It’s a rainy Friday in March as students gather in McMahon Hall for their 9 a.m. philosophy class, Human Action in Government. The students, who are part of a learning community within the University Honors Program, have been taking classes together three times a week since their first day of college back in August. As they come in from the cold, umbrellas in hand, they chat about their other classes, the unpredictable weather, and even dreams they had the night before.
When their professor, Angela Knobel, arrives, they begin a spirited discussion about the writings of philosopher John Stuart Mill.
“Engaging with other thoughts opposed to you is good mental exercise,” Knobel tells the students, summarizing one of Mill’s major points. “If you’ve never been challenged on your beliefs, and you just hold this viewpoint because you’ve always been taught it, it becomes dead dogma, without any intellect or thought.”
The idea of talking with those who hold different views is a central one for this learning community. Brought together by the University’s First-Year Experience program, these students started the year as strangers with little in common. After spending hours in classes together, debating philosophical and theological ideas, they have learned a lot and developed friendships along the way.
“I think that in college it’s very easy to surround yourself with people who have the same ideas as you,” said Amanda Martin, a theology and religious studies major from Lancaster, Pa. “This community has caused me to spend time with people who don’t necessarily agree with me and led to discussions of some pretty real and hot topics. It’s given me a chance to form my own opinions and learn from other people.”
Giving students a place to discuss and debate in community is one of the core principles of the University’s First-Year Experience program, according to director Herbert Hartmann. As part of the program, every first-year student is assigned to a learning community of 18 students from a variety of majors. The students then take two courses together each semester throughout their freshman year, fulfilling a number of the University’s philosophy, theology, and English requirements. Hartmann hopes that by going through these four core courses together in small classes, students will feel more supported as they adjust to the rigors of college life.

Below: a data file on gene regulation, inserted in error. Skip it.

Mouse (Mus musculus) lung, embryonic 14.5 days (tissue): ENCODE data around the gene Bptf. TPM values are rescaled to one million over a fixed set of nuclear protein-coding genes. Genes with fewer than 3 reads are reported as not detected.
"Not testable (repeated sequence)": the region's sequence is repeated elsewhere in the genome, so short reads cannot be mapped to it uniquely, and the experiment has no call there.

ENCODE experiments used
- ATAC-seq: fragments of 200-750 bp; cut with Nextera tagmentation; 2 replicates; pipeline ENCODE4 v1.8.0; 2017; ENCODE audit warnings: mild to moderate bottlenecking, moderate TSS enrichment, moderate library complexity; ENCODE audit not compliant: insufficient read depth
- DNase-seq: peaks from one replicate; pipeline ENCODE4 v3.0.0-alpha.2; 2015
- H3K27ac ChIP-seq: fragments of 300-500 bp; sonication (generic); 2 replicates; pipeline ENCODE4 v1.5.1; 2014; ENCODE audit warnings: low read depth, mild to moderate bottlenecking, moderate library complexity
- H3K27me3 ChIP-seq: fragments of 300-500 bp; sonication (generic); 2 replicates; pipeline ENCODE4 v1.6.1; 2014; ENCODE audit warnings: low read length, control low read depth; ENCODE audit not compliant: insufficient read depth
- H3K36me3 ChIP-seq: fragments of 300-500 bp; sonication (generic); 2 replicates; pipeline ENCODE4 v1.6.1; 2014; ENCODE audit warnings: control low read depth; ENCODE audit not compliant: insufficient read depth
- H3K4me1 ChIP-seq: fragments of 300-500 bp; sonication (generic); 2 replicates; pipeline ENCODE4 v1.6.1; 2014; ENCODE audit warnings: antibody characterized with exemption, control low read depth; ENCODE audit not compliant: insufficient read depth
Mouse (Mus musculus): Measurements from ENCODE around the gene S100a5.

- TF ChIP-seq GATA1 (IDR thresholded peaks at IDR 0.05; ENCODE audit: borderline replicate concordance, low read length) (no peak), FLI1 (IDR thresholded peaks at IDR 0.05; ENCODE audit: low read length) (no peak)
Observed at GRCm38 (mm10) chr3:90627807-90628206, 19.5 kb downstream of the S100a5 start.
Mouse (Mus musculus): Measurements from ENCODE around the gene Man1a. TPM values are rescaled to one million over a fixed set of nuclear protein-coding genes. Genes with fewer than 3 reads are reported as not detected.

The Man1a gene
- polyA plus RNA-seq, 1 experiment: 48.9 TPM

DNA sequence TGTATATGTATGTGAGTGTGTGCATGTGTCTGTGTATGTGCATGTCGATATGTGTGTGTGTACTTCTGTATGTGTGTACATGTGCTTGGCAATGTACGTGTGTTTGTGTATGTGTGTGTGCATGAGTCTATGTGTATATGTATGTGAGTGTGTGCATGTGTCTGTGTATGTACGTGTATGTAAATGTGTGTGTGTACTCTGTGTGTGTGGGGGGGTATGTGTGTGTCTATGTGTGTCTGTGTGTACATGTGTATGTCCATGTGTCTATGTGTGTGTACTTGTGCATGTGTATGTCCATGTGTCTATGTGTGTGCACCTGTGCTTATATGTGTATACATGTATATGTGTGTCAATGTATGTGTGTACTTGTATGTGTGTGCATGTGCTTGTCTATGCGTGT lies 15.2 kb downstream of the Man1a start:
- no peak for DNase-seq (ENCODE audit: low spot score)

“This is intended to actually make the students a community,” Hartmann said. “The idea is to get them to talk about the writing, what they’re doing, and why they’re doing it, and also to get them to talk about the readings and philosophies. The idea is to spark conversations.”
When Knobel began teaching this particular learning community in January, she said she could already tell that they had bonded as a group.
“You can just see in the group dynamics that they know and like each other,” she said. “When you look at this group, it's clear to me that these kids have had discussions outside of class. I think their conversations outside help facilitate those discussions in class.”
For Marie Erickson, a secondary education major from Pittsburgh, the learning community offered a way to feel comfortable in her new college environment. She’s become good friends with some of the people in her community, and found her roommates for next year.
“Especially in the first semester, there is a learning process in figuring out how college academics are different,” she said. “It’s just nice having a diverse group of students who are going through these classes together, coming in with different backgrounds and different takes on universal subjects.”